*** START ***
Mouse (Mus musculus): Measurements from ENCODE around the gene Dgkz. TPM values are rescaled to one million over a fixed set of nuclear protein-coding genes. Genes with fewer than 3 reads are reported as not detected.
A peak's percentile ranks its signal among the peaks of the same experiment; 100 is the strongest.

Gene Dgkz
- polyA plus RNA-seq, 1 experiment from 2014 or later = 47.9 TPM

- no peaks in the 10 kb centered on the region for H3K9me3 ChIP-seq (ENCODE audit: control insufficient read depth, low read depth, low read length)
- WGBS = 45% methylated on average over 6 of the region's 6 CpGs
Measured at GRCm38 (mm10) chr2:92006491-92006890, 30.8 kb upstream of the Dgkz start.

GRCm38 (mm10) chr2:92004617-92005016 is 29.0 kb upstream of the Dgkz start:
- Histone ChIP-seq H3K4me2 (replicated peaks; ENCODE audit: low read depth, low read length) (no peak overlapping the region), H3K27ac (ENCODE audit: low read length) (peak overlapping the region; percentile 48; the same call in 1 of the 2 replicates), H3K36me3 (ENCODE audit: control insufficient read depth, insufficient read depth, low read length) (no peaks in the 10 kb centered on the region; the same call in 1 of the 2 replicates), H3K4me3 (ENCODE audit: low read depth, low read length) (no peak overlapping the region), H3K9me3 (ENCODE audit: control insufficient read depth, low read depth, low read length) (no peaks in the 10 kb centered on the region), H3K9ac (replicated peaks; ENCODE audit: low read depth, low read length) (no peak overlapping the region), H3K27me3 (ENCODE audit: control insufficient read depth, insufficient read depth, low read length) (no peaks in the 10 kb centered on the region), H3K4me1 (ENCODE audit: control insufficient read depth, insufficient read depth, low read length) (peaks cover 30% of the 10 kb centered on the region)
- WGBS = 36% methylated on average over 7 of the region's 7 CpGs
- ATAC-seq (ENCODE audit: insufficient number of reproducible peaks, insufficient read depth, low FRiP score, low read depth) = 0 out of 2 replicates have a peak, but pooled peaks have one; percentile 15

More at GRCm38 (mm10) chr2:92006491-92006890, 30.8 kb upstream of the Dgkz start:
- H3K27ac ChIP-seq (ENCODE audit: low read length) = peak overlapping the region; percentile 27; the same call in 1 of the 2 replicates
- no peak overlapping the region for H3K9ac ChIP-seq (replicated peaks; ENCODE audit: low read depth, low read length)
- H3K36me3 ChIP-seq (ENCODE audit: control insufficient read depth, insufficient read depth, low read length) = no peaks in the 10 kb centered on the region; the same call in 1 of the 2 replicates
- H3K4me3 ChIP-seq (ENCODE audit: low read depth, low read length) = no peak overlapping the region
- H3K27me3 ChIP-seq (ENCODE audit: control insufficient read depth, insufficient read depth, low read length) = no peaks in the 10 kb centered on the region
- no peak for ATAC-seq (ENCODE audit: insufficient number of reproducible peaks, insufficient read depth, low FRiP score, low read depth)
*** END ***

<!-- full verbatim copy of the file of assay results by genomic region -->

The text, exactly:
Mouse (Mus musculus): Measurements from ENCODE around the gene Dgkz. TPM values are rescaled to one million over a fixed set of nuclear protein-coding genes. Genes with fewer than 3 reads are reported as not detected.
A peak's percentile ranks its signal among the peaks of the same experiment; 100 is the strongest.

Gene Dgkz
- polyA plus RNA-seq, 1 experiment from 2014 or later = 47.9 TPM

- no peaks in the 10 kb centered on the region for H3K9me3 ChIP-seq (ENCODE audit: control insufficient read depth, low read depth, low read length)
- WGBS = 45% methylated on average over 6 of the region's 6 CpGs
Measured at GRCm38 (mm10) chr2:92006491-92006890, 30.8 kb upstream of the Dgkz start.

GRCm38 (mm10) chr2:92004617-92005016 is 29.0 kb upstream of the Dgkz start:
- Histone ChIP-seq H3K4me2 (replicated peaks; ENCODE audit: low read depth, low read length) (no peak overlapping the region), H3K27ac (ENCODE audit: low read length) (peak overlapping the region; percentile 48; the same call in 1 of the 2 replicates), H3K36me3 (ENCODE audit: control insufficient read depth, insufficient read depth, low read length) (no peaks in the 10 kb centered on the region; the same call in 1 of the 2 replicates), H3K4me3 (ENCODE audit: low read depth, low read length) (no peak overlapping the region), H3K9me3 (ENCODE audit: control insufficient read depth, low read depth, low read length) (no peaks in the 10 kb centered on the region), H3K9ac (replicated peaks; ENCODE audit: low read depth, low read length) (no peak overlapping the region), H3K27me3 (ENCODE audit: control insufficient read depth, insufficient read depth, low read length) (no peaks in the 10 kb centered on the region), H3K4me1 (ENCODE audit: control insufficient read depth, insufficient read depth, low read length) (peaks cover 30% of the 10 kb centered on the region)
- WGBS = 36% methylated on average over 7 of the region's 7 CpGs
- ATAC-seq (ENCODE audit: insufficient number of reproducible peaks, insufficient read depth, low FRiP score, low read depth) = 0 out of 2 replicates have a peak, but pooled peaks have one; percentile 15

More at GRCm38 (mm10) chr2:92006491-92006890, 30.8 kb upstream of the Dgkz start:
- H3K27ac ChIP-seq (ENCODE audit: low read length) = peak overlapping the region; percentile 27; the same call in 1 of the 2 replicates
- no peak overlapping the region for H3K9ac ChIP-seq (replicated peaks; ENCODE audit: low read depth, low read length)
- H3K36me3 ChIP-seq (ENCODE audit: control insufficient read depth, insufficient read depth, low read length) = no peaks in the 10 kb centered on the region; the same call in 1 of the 2 replicates
- H3K4me3 ChIP-seq (ENCODE audit: low read depth, low read length) = no peak overlapping the region
- H3K27me3 ChIP-seq (ENCODE audit: control insufficient read depth, insufficient read depth, low read length) = no peaks in the 10 kb centered on the region
- no peak for ATAC-seq (ENCODE audit: insufficient number of reproducible peaks, insufficient read depth, low FRiP score, low read depth)